Virginia." McGraw, 194 W.Va. at 776, 461 S.E.2d
at 522. See Camden-Clark Mem. Hosp. Corp. v. Tuan
Nguyen, 240 W.Va. 76, 79 n.8, 807 S.E.2d 747, 750 n.8
(2017) (finding that a motion to dismiss tests the legal
sufficiency of a complaint). We agree with respondent and
find that petitioner confirmed to the circuit court that her
only allegations against respondent were that he refused her
phone calls and advised Hinkle to run out the statute of
limitations. Given that the nature of petitioner's
allegation related to respondent's representation of
Hinkle regarding a prospective judicial action, the circuit
court found that petitioner's claim was not legally
cognizable because of the litigation privilege.
syllabus point three of Clark v. Druckman, 218 W.Va.
427, 624 S.E.2d 864 (2005), we held that "[t]he
litigation privilege is generally applicable to bar a civil
litigant's claim for civil damages against an opposing
party's attorney if the alleged act of the attorney
occurs in the course of the attorney's representation of
an opposing party and is conduct related to the civil
action." See Syl. Pt. 2, Collins v. Red
Roof Inns, Inc., 211 W.Va. 458, 566 S.E.2d 595 (2002)
(holding that the litigation privilege bars a defamation
action when the subject statement is made where "the
prospective judicial action . . . is under serious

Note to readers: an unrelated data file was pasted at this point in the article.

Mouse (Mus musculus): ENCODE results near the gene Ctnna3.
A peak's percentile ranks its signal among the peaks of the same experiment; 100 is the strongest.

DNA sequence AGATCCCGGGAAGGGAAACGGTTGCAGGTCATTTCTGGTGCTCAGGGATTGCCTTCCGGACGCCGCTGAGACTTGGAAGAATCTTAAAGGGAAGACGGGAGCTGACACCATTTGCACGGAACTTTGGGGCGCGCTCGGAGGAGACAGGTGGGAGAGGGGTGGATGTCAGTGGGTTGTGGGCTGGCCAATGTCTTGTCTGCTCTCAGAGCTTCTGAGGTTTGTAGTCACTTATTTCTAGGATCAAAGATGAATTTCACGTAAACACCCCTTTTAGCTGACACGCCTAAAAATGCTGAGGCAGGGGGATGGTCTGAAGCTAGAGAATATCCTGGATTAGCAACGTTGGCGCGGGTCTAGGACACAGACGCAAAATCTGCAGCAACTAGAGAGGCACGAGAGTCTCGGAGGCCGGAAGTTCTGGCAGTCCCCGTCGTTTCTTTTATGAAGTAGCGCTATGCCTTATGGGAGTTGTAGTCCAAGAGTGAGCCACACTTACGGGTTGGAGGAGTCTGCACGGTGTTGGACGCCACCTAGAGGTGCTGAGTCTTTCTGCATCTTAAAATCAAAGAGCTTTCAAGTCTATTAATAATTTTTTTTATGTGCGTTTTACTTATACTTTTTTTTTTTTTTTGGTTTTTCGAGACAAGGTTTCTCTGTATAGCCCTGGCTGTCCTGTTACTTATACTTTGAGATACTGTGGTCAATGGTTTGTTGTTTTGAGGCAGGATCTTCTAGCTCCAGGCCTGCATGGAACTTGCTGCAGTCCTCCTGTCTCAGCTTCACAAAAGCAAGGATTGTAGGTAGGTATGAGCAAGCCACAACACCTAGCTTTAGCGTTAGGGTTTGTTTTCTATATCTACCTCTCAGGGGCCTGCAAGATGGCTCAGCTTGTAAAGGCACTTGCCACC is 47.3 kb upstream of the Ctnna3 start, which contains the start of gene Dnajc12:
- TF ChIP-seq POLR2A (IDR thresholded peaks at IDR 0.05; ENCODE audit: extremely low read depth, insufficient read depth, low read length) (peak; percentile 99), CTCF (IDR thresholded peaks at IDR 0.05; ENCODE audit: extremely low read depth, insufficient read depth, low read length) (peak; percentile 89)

consideration"). Here, it is undisputed that petitioner
was seriously considering a suit against respondent's
client given petitioner's allegation that Hinkle and its
various agents acted to prevent her from filing suit within
the applicable statute of limitations. Petitioner further
alleges that those actions were undertaken on advice from
respondent. Therefore, upon our review of the record, we
concur with the circuit court's finding that "each
and every allegation against [respondent] is based upon his
representation of [Hinkle] as legal counsel."
Accordingly, we conclude that the circuit court did not err
in granting respondent's motion to dismiss as he enjoys
absolute immunity from petitioner's action pursuant to
the litigation privilege.
foregoing reasons, we affirm the circuit court's August
29, 2017, order dismissing respondent as a co-defendant with
prejudice from ...